Today, we’re finishing up our tour of the DVD cover design process. It’s been a while but the DVD cover has been approved and I am finally at liberty to reveal the finished design!
I shared my inspirations for the cover design and then discussed color and typefaces. Finally, I talked about antiquing and distressing images. Now it’s time to put it all together in the final design. This design is for my upcoming DVD release of the 1917 version of Kidnapped.
One of the biggest challenges for this project was tracking down quality images. I don’t mean to be rude but Edison’s marketing department kind of left a lot to be desired on that score. Their ads were a bit… meh.
Fortunately, they did take some very nice stills and I was able to obtain quality scans for the project!
(When using stills for the cover, you need to make sure that you have the proper licenses and permission. Permission and rights are a complicated subject and my only advice is to contact the archive and tell them, with as many specifics as possible, how you plan to use the image and give a ballpark estimate of how many copies will be distributed. They can assist you with pricing and other information from there. Sorry I can’t be more specific but it really does vary.)
The still I decided on was portrait (as opposed to landscape), so there wasn’t much cropping to be done. However, DVDs have a back cover area. As mentioned in earlier articles, I wanted to use a subtle stripe pattern as a nod to classic ad design.
Aaaand, here it is!
The cover image is courtesy of the Museum of Modern Art.
I included the template layer so that you can see that
There are certain design elements that have to be placed just so. The copyright information traditionally goes on the bottom of the back, of course. The barcode goes on the upper right corner of what will be the DVD back. The Library of Congress logo is to be placed on the disc spine and be prominently featured as the source of the prints.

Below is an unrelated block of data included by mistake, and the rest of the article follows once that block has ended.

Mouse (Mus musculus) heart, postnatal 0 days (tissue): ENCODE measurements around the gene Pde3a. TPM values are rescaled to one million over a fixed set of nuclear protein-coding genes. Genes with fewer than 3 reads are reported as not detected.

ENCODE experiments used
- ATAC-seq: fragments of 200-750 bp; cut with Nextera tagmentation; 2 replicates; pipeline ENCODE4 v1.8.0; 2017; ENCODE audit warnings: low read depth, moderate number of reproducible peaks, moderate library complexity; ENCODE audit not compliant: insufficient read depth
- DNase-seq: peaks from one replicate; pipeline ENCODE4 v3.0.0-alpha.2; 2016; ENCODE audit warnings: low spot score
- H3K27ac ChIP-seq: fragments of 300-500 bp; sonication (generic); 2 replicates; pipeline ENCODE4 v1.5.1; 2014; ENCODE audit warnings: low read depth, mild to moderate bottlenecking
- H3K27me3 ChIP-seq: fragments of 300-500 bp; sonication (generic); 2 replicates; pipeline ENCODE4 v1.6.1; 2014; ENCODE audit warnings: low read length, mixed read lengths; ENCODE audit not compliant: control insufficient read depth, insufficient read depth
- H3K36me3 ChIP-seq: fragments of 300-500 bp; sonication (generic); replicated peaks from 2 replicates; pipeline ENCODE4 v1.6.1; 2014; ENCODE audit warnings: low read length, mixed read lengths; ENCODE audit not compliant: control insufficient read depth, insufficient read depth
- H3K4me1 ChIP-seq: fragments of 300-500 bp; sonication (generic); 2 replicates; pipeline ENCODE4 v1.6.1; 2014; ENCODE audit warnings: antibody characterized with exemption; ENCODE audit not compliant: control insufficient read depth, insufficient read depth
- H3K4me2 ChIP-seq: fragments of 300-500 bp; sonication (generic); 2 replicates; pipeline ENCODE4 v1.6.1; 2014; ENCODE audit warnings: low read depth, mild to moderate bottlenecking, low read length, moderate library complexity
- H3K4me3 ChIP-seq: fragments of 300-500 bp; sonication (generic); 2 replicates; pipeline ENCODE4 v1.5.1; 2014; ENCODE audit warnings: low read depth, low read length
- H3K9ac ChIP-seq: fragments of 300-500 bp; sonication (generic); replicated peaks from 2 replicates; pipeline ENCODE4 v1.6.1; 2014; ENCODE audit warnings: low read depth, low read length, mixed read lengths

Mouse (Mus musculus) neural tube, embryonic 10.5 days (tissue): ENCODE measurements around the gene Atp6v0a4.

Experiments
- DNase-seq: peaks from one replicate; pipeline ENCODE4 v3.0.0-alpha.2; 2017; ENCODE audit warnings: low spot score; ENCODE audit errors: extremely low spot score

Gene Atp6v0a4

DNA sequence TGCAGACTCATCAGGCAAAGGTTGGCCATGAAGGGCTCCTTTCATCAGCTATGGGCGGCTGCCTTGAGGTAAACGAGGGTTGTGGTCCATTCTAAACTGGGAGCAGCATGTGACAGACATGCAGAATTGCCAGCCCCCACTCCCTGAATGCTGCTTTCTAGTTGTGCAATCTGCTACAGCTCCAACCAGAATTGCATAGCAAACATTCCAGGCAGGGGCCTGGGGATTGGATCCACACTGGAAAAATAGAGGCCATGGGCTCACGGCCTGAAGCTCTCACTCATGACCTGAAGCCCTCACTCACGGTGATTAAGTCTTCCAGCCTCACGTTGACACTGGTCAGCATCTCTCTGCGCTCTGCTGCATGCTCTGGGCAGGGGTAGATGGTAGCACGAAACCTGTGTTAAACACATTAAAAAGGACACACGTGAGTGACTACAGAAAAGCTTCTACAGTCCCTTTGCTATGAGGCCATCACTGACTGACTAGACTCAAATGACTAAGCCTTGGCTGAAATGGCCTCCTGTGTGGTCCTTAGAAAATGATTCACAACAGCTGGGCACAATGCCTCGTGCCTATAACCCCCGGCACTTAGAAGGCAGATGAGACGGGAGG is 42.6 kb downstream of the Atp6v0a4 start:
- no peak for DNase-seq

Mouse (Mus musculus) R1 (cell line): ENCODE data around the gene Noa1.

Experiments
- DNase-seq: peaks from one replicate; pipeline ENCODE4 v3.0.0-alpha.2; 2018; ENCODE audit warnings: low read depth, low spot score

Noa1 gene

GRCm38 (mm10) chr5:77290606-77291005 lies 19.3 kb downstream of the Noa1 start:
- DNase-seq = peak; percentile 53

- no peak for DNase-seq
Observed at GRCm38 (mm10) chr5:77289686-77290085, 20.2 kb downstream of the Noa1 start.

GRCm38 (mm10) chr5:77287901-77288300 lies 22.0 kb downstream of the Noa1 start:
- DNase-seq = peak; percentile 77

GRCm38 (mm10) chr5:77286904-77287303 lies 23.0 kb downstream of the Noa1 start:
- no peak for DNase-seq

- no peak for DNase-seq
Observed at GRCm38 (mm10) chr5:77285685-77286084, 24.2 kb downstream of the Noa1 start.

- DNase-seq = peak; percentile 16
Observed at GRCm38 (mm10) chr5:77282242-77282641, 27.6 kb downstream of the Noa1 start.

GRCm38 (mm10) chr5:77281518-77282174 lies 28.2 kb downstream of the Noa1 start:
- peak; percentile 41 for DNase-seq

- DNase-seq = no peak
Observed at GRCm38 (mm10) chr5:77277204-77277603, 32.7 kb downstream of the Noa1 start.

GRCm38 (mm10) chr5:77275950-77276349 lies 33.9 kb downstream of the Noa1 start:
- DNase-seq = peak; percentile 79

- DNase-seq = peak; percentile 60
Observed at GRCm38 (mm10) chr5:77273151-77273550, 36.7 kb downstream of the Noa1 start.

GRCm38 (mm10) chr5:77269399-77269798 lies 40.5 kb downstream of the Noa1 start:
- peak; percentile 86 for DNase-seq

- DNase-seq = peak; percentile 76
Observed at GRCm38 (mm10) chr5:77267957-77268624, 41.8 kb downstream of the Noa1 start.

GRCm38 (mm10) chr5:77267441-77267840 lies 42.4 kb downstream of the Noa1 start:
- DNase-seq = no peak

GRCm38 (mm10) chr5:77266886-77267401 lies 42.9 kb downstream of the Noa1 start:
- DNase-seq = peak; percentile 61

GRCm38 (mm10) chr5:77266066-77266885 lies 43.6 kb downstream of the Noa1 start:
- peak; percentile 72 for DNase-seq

And of course, there is important information to be included. Which films are on the DVD, the format in which they are preserved, my logo, Ben Model must be credited as the accompanist, etc.
In short, a LOT of musts.
Because I have a dark cover image but wanted to use a light background on the back, I used distressing and splatters to soften the edge between the dark and light images. I also distressed the text box on the back of the cover. Distressing also helped with parts of the cover image that were too bright and drew the eye away from where I wanted it to go.
I also colorized the cover image. As stated before, my goal is not to replicate a color photo but to imitate the added color that was applied to photographs and film in 1917. I chose to keep my palette subtle with brown and green from Raymond McKee and purple for his unconscious uncle. I also made sure to keep Ray’s cheeks rosy as colorists of the period tended to apply color to the cheeks and lips of men and women alike.
I created the stripe pattern myself and used the colors that were featured on the cover: purples and greens. The colors are VERY light because I wanted to avoid a Magical Mystery Tour look. Naturally, I also distressed it.
By the way, the ad blurbs on the back cover are authentic quotes from 1917 reviews of the picture.
The composition of the still made a text box a natural choice for displaying information like the director, accompanist and content. I used a wet, splattery Photoshop brush to darken up any bits of the still that were making the text box difficult to read and added some subtle distressing.
The typography of the Conquest headline is taken from an original ad.
And that’s it! I hope you enjoyed the tour of DVD cover design. Once I deliver the film to my Kickstarter backers, I will be making it available for sale on Amazon. I will make an announcement once it is ready for purchase.
A huge thanks to Ben Model and Steve Massa for helping me track down stills.
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